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March 26, 2009

Isn't She Lovely?

Brian Hull is a friend of mine who, along with his family, was a part of the community of Jacob's Well. I say "was," but I still consider the Hulls as part of the community even though they recently moved out of Kansas City so that Brian could take position teaching at a seminary. I received an email from Brian a couple of days ago checking in and sharing a quote that has been helpful and moving to him. When I read it, my eyes filled with tears.

How baffling you are, oh Church, and yet how I love you!

You have made me suffer, and yet how much I owe you!

I should like to see you destroyed and yet I need your presence.

You have given me so much scandal and yet you have made me understand sanctity.

I have seen nothing in the world more devoted to obscurity, more compromised, more false, and I have touched nothing more pure, more generous, more beautiful. How often I have wanted to shut the doors of my soul in your face, and how often I have prayed to die in the safety of your arms.

No, I cannot free myself from you, because I am you, although not completely.

And where should I go?

This quote comes from Carlo Carretto and is found in his book, The God Who Comes.

Anyone who has sought to live out their life of faith in the midst of a particular community, who has sought to be a Jesus-person with other Jesus-people, knows both the highs and the lows of true, as opposed to idealized, community. I think this reality is what underpins what Carretto has written.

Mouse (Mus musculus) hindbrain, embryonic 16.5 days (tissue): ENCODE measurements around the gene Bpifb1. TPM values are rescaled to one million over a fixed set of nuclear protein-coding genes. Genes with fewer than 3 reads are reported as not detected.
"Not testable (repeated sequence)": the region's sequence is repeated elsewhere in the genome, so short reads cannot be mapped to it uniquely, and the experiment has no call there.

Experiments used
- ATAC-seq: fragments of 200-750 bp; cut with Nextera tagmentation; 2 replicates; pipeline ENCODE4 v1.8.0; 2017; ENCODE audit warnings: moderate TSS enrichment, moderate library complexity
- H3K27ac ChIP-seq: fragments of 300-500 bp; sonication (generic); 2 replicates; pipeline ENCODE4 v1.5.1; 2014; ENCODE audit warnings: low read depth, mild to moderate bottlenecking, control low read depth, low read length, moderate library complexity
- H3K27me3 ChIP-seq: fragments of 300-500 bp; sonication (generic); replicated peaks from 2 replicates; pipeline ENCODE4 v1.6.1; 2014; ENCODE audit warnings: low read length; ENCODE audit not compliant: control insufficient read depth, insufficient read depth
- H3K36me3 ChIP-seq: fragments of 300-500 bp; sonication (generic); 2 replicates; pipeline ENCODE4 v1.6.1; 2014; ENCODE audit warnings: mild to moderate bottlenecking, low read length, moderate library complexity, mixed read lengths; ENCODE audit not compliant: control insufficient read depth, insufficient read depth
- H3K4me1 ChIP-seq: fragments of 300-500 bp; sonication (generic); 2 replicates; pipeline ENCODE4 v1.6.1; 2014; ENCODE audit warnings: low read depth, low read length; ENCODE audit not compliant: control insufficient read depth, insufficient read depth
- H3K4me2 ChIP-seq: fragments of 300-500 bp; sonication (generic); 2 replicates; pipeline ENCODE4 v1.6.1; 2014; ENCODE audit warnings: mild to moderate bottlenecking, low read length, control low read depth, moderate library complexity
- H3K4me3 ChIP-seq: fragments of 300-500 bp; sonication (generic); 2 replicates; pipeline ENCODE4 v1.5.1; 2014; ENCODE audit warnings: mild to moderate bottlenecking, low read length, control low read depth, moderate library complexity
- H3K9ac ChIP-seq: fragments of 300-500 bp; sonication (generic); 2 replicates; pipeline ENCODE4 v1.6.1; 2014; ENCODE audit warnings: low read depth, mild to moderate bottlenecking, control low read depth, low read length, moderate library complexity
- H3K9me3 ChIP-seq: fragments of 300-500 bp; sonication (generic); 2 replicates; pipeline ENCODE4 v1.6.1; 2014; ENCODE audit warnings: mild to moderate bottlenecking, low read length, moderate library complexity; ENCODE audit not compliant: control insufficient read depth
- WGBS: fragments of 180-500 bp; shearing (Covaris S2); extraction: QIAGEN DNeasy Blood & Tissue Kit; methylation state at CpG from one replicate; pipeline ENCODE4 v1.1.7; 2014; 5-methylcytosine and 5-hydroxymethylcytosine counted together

Reading Carretto here reminds me of both the joys and costs of discipleship. As I read and re-read this quote, I find that the divine tension that he describes to be incredibly compelling. Some might read it and be discouraged by the first and very human halves of each of his propositions. Many people allow themselves to be taken out of play by such things. Rather than discouraging me, though, I find that I am pulled forward by the beauty and promise of the second, divine half of the equation. And let me also say I am stirred not in spite of the limitations of the first-half statements but because it is God who enters those very limited, human, and broken places to claim, transform, and make them holy. It is this hope and reality that ignites and fuels my desire to be bound again and again to God, to Christ, and to his bride, the church - a broken, messy, beautiful, glorious Church/church filled with broken, messy, beautiful, and glorious people.

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Jeremy D. Scott

Thank you for that, Tim (and Brian).

It's poignant for me in these days.

There have been a few times as I've driven home from a particularly difficult visit or meeting with some who are missing what it means to follow Christ despite a lifetime in the Church that listening to Derek Webb's "The Church" has helped in similar ways:

(the song on the player on the right, not the video)


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